A: Not that I know of. This would be an interesting experiment to conduct. The trick would be to get everything to cure and dry out, since the papercrete tends to take forever to do this, and when embedded between cob walls, it would take even longer, as well as the cob itself.
Q: I live in an older house that has very little insulation. I do not have the money to insulate so I was thinking that papercrete might be a good alternative to cellulose. I was envisioning forms built and pieces cast then carried into the attic and laid between the joists. I wonder about the weight of it vs. blown insulation and if some cellulose should be blown in on top of it, since the r-value of pc is small(1-2.5) I was thinking a 12 inch block might work. My ceilings are plaster board.
A: While you could do what you describe with papercrete, it would likely be a lot of work to make the papercrete blocks and get them to fit right. Also, the weight of them might be more than the ceiling could hold. I would suggest that you shop around for a good price on the cellulose insulation and perhaps get it up there without hiring professionals to save money.
C: I was involved in the 2001 Betec Symposium and workshop at El Rito, NM and presented the pc portion. The Dept of Energy wanted to know the R-value of papercrete and I poured some samples to be tested at Oak Ridge Nat Lab. and the results came back at 2.25 per inch of insulation.
Q: Is it also possible for paper and cement to be used as hollow blocks?
A: I suppose that one could cast hollow blocks of papercrete, but they would not be as strong as solid ones, nor would the hollow part enhance the insulation value. Since solid blocks are rather lightweight as is, this may not be worth the trouble.
Q: Does the compaction of papercrete slurry affect the strength of the dried finished product?
A: Yes, the more compaction that is applied to the slurry, the denser and "stronger" will be the product...at the loss of insulative value.
Q: In terms of texture and possible coloring, spraying papaercrete seems like a super method of weatherizing mobiles, yes? Is there something in your experience and expertise that might be a better substance to weatherize old mobiles ? For example, 'light concrete' caught my eye.
A: This is a topic that has generated quite a bit of discussion over the years, and I have yet to hear of a really easy solution. People have done this with strawbales, but this requires extra foundation and roof work, and the details for finishing doors and windows can be tricky. A simple spray-on insulation sounds like a good solution, but again there are hazards to this. One problem with papercrete is that it needs to be kept dry to be effective as insulation, since it acts like a sponge and holds lots of water. This means that it needs to breathe and it needs a good roof over it. Also, both papercrete and lightweight concrete need to be fairly thick (several inches) to be worthwhile as insulators, and this again may require additional foundation and roof work. So it is not simple.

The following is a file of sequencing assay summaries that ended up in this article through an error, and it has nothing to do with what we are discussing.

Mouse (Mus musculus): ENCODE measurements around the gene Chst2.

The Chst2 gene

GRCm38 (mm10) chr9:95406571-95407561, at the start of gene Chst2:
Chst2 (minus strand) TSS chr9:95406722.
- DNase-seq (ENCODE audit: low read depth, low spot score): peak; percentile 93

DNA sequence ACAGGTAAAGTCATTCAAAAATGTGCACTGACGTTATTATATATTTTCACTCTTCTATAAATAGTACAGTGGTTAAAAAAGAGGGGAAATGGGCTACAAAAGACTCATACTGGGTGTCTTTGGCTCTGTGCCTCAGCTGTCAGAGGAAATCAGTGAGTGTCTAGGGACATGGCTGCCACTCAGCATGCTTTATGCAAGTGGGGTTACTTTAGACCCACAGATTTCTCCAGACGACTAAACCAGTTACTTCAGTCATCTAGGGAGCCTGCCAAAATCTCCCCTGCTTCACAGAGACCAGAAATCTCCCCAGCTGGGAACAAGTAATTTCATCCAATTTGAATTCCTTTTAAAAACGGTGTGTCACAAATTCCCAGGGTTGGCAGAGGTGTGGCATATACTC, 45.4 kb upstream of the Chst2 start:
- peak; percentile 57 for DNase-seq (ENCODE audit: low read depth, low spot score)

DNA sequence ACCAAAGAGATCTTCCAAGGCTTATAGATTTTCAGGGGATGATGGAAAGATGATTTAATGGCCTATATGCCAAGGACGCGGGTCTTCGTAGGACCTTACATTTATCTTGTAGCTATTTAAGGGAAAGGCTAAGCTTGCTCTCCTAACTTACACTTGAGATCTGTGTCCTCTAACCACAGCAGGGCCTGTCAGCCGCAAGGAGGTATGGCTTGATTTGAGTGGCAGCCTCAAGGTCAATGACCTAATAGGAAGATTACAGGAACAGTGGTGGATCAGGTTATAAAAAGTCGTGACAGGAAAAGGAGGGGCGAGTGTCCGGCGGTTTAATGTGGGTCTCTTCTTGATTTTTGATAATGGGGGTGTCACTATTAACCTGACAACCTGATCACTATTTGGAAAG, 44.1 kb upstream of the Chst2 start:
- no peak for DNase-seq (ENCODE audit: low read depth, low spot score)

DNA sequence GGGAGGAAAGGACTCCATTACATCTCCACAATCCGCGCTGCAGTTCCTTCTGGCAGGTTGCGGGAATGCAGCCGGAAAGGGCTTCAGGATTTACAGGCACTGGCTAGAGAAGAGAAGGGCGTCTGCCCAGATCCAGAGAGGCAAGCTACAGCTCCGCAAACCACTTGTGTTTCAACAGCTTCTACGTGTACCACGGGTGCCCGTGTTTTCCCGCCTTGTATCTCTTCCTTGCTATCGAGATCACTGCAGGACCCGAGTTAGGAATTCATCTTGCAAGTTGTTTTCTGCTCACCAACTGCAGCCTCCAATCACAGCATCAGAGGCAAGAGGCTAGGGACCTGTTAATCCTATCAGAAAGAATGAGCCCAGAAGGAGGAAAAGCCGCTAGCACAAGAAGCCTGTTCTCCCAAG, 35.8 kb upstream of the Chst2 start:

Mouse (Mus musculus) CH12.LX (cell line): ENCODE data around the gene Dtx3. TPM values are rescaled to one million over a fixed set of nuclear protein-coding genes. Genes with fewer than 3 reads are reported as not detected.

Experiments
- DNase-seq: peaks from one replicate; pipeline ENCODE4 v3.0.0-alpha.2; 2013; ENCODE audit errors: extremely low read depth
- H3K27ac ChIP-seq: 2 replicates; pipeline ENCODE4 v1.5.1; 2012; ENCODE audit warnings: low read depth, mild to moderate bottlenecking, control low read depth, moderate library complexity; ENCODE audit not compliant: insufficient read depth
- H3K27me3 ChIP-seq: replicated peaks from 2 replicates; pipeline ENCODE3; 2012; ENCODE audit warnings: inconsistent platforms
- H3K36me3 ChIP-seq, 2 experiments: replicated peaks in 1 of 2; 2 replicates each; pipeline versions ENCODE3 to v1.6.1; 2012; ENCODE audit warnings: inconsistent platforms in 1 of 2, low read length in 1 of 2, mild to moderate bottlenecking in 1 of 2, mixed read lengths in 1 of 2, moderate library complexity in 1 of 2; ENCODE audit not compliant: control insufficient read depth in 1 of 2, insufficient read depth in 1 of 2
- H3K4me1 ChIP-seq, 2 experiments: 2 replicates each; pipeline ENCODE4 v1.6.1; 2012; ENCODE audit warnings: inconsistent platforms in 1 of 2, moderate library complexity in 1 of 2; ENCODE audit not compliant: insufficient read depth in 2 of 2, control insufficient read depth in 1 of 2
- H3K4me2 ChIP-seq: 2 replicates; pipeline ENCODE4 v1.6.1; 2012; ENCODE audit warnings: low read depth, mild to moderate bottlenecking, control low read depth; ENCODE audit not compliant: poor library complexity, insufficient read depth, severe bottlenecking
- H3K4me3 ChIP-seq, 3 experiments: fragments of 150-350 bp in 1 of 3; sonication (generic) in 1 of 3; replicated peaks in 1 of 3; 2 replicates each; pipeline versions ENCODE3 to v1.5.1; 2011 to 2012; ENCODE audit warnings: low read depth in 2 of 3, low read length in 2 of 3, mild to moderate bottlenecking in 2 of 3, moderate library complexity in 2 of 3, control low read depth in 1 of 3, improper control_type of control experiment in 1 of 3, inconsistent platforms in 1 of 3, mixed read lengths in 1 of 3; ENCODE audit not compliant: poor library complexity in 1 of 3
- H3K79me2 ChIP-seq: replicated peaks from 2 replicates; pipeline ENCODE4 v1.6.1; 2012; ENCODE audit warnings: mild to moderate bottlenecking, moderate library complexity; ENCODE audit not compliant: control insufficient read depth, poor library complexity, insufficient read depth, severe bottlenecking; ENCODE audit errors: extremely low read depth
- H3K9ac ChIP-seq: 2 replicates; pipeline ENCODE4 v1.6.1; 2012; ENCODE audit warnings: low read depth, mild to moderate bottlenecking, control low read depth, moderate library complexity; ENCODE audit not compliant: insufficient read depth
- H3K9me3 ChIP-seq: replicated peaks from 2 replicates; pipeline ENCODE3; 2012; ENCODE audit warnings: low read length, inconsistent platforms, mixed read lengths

Q: I live in Canada. This summer I'm planning to build a 12 ft x 20ft house on skids with a loft. For the structure I'd like to use locally harvested rough cut timber and for insulation papercrete, applied like plaster.
A: I am concerned about your use of papercrete as a plaster to provide insulation. With papercrete you get no more than R-2 per inch, so it would take at least 1 foot of papercrete to provide the kind of insulation that you would need in your climate. My suggestion is (if you want to use papercrete) to make papercrete blocks in advance and allow them to thoroughly dry before using them. Then these can be used as infill in your wood framed building.
Q: I am looking for some information about how compressed papercrete compares to normal papercrete, in terms of insulation.
A: I would expect compressed papercrete to be less insulating than standard papercrete.
Q: What could you tell me about optimizing papercrete mixture with maximum R-value in mind?
A: You get the highest R-value from papercrete if it is made with pure paper fiber and just a little bit of Portland cement. When you add sand it makes the product more durable but less insulating.
Q: We ran an R-value test and it came back at 1.07 per inch, is this typical from what you have seen? FYI - We also got compressive strength numbers on several mix ratio's ranged from 90psi - 270psi was the highest.
A: R-value and compressive strength are inverse amounts usually, and depend on the mix, with pure PC having a higher R-value (up to 2/inch) and PC with sand added being less.